“I doubt that,” I replied. He picked up the bloody, dead rabbits and headed for the road. I told one of the other hunters, a polite young man who was apologetic, that my partner would be very upset it she saw what was happening, “especially if she saw that,” I said, gesturing toward the trigger-happy guy with the rabbits. I should have said something too about how close they were to our house.

It was the day after Parliament had passed first reading of a bill to amend the Firearms Act, by eliminating the law that requires owners of long guns, including rifles and shotguns, to register them with the Canadian Firearms Program (CFP). Public Safety Minister Peter Van Loan still hadn’t seen fit to present Firearms’ Commissioner William Elliott’s 2008 annual report to Parliament. Asked in question period why he hadn’t released the report though it had been in his possession for some time, Van Loan said, “Canadians do not need another report to know that the long-gun registry is very efficient at harassing law-abiding outdoor enthusiasts and farmers, and wasting money while being terribly inefficient at combating crime.”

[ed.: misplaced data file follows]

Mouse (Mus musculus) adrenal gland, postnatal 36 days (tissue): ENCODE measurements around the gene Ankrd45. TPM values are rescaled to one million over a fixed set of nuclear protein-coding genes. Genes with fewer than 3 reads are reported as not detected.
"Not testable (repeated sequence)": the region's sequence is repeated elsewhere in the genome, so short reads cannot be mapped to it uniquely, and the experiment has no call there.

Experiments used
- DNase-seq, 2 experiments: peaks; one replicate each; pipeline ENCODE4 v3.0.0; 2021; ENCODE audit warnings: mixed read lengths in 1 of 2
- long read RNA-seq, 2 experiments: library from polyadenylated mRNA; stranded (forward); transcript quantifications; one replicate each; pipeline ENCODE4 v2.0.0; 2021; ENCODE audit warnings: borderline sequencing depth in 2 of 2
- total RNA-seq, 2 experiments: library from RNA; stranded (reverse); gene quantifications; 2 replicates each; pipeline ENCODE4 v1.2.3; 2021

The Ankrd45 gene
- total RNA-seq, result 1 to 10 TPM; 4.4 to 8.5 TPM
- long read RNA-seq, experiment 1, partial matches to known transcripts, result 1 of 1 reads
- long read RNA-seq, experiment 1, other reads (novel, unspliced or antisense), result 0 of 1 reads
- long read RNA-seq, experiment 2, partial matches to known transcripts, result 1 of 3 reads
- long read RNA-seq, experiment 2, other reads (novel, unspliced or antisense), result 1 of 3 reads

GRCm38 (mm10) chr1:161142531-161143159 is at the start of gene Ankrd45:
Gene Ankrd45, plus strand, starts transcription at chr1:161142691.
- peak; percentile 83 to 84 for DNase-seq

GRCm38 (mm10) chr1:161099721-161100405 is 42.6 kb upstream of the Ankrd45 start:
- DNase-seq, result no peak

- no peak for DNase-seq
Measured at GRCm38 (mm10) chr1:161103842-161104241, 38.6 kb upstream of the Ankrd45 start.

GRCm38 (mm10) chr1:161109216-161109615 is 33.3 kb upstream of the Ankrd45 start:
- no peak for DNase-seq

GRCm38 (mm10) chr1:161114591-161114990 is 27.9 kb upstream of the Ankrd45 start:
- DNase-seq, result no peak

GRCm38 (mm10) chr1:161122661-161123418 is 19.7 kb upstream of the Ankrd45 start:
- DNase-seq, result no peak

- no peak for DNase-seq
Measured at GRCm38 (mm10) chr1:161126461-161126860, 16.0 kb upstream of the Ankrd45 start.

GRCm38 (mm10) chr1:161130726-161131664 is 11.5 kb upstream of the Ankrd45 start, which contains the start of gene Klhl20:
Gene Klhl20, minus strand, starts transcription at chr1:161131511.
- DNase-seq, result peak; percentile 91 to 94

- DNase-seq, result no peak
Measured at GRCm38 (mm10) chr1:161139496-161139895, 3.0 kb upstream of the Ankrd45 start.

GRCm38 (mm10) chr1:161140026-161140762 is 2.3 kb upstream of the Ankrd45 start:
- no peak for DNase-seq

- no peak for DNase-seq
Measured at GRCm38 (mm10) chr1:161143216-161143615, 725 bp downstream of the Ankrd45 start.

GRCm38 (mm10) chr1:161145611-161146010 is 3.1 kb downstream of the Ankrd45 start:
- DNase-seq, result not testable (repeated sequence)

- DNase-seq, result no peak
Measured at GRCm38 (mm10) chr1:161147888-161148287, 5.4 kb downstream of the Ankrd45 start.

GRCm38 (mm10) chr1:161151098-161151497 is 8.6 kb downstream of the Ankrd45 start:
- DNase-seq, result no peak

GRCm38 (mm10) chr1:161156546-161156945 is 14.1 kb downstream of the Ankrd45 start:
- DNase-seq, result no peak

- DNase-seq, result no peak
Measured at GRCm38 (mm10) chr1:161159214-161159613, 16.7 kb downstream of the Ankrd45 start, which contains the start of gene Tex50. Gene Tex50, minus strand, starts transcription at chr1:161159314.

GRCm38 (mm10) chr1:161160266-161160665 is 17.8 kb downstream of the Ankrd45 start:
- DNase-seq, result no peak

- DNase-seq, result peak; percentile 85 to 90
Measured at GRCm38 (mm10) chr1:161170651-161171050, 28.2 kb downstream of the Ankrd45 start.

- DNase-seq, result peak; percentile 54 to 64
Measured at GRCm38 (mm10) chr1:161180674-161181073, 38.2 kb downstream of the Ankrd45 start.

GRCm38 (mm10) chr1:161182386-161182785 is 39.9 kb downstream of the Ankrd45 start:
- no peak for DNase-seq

That’s an outrageous thing for a government minister let alone the person responsible for public safety in Canada to say for lots of reasons. For one, surely Canadians have a right to judge that for themselves, and surely, as well, a relevant report should have been available for MPs to read before the vote. Ah, but perhaps those 164, mostly Conservative MPs who voted to kill the long-gun registry might have had second thoughts if they’d read the report. At least the 12 New Democrats, eight Liberals and one independent might have. The facts are there. Maybe that’s what Van Loan was afraid of. The long-gun registry is being put to good use by police, and quite likely has already saved lives.

Consider the following front-line examples contained in the report, under the heading, The CFP at Work: